From Aug. 10-12, locals in Virginia, particularly Charlottesville, can expect to see an increased presence of law enforcement in their area. In an announcement on Wednesday, Gov. Ralph Northam declared a state of emergency for Virginia shortly before Unite The Right's anniversary. Although organizers for the white nationalist march will mark a one-year anniversary in Washington, D.C., Northam said in a statement that the neighboring Virginia would prepare itself for "the potential impacts of events."
Expanding on the decision to enforce a state of emergency in Virginia, Northam referred to the three people killed during the violent white nationalist rally in Charlottesville, Virginia, last year, including an anti-racism protester named Heather Heyer. "Virginia continues to mourn the three Virginians who lost their lives in the course of the demonstrations a year ago. We hope the anniversary of those events passes peacefully," Northam said.
"I am urging Virginians," the Virginian governor went on to say, "to make alternative plans to engaging with planned demonstrations of hate, should those arise. Declaring this state of emergency in advance of the anniversary and the related planned events will help us ensure that the state and the city have all available resources to support emergency responders in case they are needed."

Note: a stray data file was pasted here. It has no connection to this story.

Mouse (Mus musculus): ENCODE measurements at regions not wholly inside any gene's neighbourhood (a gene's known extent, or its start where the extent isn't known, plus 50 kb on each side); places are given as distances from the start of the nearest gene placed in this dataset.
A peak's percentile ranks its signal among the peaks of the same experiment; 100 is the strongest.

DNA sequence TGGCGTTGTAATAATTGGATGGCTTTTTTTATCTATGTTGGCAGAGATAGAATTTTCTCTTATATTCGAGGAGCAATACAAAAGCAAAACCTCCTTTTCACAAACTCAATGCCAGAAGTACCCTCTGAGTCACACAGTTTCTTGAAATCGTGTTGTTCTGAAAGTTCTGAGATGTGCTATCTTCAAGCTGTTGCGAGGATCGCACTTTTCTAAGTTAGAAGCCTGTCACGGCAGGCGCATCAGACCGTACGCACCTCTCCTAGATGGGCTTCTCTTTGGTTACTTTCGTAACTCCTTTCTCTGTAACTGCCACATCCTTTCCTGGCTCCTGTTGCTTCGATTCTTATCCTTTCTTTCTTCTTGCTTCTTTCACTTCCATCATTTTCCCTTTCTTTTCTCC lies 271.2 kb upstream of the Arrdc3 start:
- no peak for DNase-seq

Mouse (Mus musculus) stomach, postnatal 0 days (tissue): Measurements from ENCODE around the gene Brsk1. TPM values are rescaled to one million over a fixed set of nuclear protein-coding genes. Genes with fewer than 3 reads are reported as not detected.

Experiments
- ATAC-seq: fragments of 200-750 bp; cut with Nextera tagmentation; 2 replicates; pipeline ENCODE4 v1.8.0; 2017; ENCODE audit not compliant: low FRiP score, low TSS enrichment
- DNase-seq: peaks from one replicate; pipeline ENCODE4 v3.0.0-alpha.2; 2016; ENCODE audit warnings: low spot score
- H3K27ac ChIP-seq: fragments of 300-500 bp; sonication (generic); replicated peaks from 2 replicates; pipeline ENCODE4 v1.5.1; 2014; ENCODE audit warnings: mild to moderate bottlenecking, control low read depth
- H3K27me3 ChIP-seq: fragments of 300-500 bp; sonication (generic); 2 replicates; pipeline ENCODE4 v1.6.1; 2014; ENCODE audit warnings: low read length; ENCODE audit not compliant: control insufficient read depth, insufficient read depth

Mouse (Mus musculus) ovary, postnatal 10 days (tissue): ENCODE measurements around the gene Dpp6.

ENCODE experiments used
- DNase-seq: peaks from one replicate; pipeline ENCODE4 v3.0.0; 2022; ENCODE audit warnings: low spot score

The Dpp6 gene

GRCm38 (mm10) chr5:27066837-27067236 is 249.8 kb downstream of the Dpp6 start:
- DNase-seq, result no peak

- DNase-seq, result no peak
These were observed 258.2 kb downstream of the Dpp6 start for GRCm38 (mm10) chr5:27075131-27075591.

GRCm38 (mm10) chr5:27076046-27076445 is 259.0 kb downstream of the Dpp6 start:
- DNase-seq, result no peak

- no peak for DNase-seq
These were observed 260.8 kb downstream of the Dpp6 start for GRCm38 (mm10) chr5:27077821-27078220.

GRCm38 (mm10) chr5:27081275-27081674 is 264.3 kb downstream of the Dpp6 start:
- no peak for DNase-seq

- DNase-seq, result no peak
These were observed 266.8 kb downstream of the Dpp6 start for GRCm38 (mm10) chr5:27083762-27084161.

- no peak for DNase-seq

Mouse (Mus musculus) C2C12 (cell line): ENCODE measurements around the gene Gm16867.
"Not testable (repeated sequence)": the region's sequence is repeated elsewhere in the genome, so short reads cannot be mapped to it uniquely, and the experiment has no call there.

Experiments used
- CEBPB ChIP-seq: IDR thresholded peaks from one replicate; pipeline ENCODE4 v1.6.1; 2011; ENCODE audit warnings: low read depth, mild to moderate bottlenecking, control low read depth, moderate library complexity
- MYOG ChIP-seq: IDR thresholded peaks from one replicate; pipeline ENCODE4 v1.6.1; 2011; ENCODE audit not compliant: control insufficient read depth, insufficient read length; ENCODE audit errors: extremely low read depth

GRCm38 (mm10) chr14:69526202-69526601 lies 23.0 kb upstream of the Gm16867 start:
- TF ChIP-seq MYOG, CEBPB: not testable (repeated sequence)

In a statement released on Wednesday, Charlottesville’s Interim City Manager Mike Murphy also explained the reason for enforcing a state of emergency for Charlotteville pointing to the "lessons" learned in 2017. "We have learned many lessons from the tragic events of Aug. 12, 2017. For the anniversary of that difficult August weekend which resulted in three lost lives, the City of Charlottesville, Albemarle County, and the University of Virginia are working closely with law enforcement and public safety agencies from around Virginia to plan for potential events and to keep our city safe from violence," Murphy said.
"We join the Commonwealth in declaring a state of emergency in advance of these planned events to ensure all available resources are in place and that we are fully prepared to keep the peace in Charlottesville Aug. 10–12," he added.
The white nationalists for Unite The Right's anniversary rally are expected to be joined by other right-wing factions in the capital. According to New York Magazine, organizers are arranging the march supposedly to "protest civil rights abuses in Charlottesville." The 2017 rally ended in violence with anti-racism activist Heyer's murder along with white nationalists physically attacking an African American man.
For this year's white supremacist rally, organizers will reportedly invite Neo-Nazi figures such as Patrick Little but also well-recognized veteran white supremacists such as the Ku Klux Klan's "grand wizard" David Duke among others. The National Park Service revealed these names in documents, according to The Richmond Times-Dispatch.
Under an announced state of emergency, Virginia will allocate $2 million for enhanced law enforcement security and hope for the best. It's difficult to say what the white supremacist anniversary march will yield. But based on last year's horrific and reprehensible events, the state of Virginia seems to be taking no chances this August.